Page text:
When the strategy of fighting wasn't working, I'd periodically switch into the freeze response. The fear that I wasn't making enough progress or wouldn't meet the deadline triggered the instinct to drop everything. This response felt like mental paralysis, a mind state characterised by overwhelm. Overwhelm is when the mind's normal function shuts down under the pressure of whatever is happening - in my case, too strong an emotional reaction to too great a quantity of work. I had to complete my promotion application on top of my usual workload and life. These experiences of time pressure and workload pressure, paired with the separate personal struggle of narrating my career, were often more than I could manage. I reached a point where it all felt like 'too much': too much to do, too much mental charge and activity, too much pressure. This 'too much' produced a feeling of mental tightness and contraction - of everything shrinking inwards until my mind switched off.
At other points in the process, I'd slip into stretches of avoidant behaviour which took me far away from the work. When I couldn't face the draft, I set it aside for long periods. I told myself I was taking a break from writing or would simply distract myself with unrelated tasks (e.g. other work, cooking, crafting). For me, the flight response was defined by the absence of strong emotional charge, which had been characteristic of my tendencies to push and become frozen. Avoiding the work felt like hiding or pulling the covers over my head - mentally retreating from the experience. It had a distinctly anaesthetising effect, allowing me to feel less of what was happening. Like fighting and freezing, the instinct to flee or escape is equally rooted in fear. The strategies of avoiding and distracting helped me to manage feelings of fear by pretending they weren't there. When I gave my attention to something else, my mind became pleasantly numb to what was actually going on.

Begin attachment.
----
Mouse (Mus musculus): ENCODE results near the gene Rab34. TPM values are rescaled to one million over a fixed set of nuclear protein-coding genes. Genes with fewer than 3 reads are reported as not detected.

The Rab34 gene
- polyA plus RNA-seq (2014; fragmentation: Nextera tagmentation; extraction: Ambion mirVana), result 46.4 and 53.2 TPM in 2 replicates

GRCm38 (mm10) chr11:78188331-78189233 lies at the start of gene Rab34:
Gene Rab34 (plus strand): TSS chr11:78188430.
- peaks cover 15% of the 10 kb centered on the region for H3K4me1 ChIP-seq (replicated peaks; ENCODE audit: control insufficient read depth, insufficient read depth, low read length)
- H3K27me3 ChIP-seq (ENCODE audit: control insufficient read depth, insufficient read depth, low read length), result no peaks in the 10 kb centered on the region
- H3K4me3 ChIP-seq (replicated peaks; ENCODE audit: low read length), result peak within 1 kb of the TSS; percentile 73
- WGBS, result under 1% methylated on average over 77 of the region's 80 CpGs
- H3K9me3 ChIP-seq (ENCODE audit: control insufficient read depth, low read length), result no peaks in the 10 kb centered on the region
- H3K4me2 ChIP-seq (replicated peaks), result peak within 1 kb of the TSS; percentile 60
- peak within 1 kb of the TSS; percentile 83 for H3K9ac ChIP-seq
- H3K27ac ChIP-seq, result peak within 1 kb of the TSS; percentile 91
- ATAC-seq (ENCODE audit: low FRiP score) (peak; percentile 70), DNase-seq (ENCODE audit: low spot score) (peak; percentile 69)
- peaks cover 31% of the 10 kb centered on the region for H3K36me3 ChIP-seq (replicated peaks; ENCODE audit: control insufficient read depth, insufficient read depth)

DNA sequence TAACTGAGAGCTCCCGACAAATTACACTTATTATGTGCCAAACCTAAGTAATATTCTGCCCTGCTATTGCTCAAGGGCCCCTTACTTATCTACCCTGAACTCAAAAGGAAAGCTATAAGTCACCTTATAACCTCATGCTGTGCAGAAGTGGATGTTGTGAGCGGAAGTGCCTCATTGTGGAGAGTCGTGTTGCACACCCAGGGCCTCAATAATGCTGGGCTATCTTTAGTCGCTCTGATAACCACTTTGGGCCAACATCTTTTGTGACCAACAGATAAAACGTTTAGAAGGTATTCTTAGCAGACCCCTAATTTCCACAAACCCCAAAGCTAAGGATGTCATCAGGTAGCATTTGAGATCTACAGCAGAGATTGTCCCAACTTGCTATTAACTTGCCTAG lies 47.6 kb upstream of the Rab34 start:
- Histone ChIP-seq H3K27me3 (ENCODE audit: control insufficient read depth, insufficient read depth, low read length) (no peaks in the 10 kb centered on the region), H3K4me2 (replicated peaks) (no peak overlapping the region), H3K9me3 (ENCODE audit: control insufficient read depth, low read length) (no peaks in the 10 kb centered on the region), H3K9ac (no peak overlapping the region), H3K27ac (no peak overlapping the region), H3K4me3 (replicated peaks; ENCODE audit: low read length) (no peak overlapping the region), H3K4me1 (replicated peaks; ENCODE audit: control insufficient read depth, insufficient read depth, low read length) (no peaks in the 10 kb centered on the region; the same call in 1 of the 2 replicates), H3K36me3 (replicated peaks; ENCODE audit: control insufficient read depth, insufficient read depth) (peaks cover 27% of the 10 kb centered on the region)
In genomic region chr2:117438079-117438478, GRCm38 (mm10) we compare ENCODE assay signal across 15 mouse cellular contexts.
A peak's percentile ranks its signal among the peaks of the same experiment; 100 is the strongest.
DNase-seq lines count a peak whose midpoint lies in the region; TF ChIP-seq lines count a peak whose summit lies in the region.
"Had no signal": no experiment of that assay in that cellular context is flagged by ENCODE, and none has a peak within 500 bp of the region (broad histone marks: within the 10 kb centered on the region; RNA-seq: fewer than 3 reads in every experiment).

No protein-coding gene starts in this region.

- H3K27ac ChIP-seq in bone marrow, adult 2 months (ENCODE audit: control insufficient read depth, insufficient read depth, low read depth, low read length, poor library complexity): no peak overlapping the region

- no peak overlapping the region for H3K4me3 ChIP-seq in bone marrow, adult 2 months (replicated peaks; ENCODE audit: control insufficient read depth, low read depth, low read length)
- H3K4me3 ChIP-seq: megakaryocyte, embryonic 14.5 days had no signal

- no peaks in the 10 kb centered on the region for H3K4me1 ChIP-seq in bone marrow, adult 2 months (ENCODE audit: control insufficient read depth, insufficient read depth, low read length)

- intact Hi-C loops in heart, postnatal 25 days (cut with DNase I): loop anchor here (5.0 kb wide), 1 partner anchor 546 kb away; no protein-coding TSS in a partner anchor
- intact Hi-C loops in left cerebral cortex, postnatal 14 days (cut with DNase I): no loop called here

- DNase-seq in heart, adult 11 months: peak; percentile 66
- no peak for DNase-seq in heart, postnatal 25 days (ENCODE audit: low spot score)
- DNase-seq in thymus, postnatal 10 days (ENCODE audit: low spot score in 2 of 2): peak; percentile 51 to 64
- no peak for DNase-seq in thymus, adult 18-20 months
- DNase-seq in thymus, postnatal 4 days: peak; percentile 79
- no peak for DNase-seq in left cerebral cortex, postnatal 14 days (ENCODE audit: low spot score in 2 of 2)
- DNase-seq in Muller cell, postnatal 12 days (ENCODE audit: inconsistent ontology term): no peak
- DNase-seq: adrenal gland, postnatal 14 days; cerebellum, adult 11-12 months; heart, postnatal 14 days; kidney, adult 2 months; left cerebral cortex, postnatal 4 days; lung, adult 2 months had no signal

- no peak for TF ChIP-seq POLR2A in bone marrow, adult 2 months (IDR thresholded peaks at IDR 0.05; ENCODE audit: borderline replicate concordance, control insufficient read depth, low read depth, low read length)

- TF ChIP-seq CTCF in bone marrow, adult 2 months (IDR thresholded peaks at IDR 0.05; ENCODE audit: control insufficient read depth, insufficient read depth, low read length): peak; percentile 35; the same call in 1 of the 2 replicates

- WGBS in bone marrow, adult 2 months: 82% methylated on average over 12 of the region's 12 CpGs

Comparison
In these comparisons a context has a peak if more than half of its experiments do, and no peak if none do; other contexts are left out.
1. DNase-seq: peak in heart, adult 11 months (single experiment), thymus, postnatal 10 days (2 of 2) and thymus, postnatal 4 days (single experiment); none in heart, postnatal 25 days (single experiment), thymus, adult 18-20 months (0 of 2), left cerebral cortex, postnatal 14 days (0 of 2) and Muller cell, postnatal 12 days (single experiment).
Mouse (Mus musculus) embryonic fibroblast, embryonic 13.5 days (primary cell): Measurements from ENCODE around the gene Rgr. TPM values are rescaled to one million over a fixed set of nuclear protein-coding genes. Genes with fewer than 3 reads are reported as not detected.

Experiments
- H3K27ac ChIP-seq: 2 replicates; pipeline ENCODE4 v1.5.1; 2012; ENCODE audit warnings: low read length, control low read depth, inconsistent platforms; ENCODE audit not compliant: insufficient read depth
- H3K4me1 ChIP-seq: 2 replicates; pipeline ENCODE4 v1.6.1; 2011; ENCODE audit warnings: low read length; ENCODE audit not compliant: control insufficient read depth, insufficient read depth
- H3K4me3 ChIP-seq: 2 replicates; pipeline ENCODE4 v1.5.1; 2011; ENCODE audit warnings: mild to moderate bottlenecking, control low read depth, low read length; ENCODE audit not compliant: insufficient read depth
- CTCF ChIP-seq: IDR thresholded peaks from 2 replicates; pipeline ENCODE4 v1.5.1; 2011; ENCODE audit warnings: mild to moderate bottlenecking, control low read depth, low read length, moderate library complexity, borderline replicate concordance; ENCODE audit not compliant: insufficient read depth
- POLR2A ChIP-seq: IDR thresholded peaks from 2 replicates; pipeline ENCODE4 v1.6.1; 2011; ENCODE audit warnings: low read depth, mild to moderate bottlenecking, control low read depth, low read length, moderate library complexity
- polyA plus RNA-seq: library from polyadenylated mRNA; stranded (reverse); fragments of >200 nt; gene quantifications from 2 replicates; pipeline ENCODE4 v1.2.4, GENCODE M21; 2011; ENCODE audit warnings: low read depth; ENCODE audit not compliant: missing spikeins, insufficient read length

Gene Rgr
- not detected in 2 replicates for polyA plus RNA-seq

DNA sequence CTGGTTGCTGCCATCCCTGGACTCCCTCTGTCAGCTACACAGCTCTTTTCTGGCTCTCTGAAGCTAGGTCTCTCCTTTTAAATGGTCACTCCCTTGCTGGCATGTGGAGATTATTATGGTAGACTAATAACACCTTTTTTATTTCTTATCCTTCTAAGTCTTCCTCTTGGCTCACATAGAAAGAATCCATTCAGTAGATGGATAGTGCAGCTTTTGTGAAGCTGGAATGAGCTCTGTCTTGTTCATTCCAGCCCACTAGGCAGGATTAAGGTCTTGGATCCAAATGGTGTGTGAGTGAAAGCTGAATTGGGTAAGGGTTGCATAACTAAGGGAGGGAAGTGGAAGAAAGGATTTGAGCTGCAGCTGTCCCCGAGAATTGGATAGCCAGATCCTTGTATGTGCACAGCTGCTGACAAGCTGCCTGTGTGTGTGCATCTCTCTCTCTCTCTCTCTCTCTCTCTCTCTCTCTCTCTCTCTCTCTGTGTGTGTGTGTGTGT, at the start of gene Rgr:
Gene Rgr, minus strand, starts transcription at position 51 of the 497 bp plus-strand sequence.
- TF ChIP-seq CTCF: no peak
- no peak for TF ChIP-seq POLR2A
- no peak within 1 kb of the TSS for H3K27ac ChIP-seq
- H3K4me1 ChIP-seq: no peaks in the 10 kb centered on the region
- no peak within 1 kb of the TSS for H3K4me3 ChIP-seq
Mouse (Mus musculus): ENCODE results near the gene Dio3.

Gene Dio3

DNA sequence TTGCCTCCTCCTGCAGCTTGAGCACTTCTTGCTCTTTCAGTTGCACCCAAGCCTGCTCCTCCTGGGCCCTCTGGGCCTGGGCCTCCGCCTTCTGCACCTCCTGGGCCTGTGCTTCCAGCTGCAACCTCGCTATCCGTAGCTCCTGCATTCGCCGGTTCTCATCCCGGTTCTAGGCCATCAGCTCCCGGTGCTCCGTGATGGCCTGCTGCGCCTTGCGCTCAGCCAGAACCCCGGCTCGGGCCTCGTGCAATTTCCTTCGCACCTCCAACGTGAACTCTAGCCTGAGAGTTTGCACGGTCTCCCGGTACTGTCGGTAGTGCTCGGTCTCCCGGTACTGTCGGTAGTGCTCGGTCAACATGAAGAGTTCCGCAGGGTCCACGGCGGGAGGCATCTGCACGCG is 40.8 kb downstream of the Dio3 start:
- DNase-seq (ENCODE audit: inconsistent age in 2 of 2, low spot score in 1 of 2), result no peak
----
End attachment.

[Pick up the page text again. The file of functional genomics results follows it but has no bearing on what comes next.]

In this piece, I've attempted to stay close to the felt experience of resistance and describe my observations of this phenomenon. This is different from telling the story of writing my promotion application. In other similar posts on this blog, I've noticed a tendency to write in a predictable narrative arc - to resolve or propose solutions, to tidy up, and even to moralise, especially when the experiences being explored are uncomfortable or perceived as negative. I've avoided doing that here. Though ending the post abruptly feels slightly uncomfortable, it's an exercise in sitting with the experience rather than analysing it too much or falling into storytelling.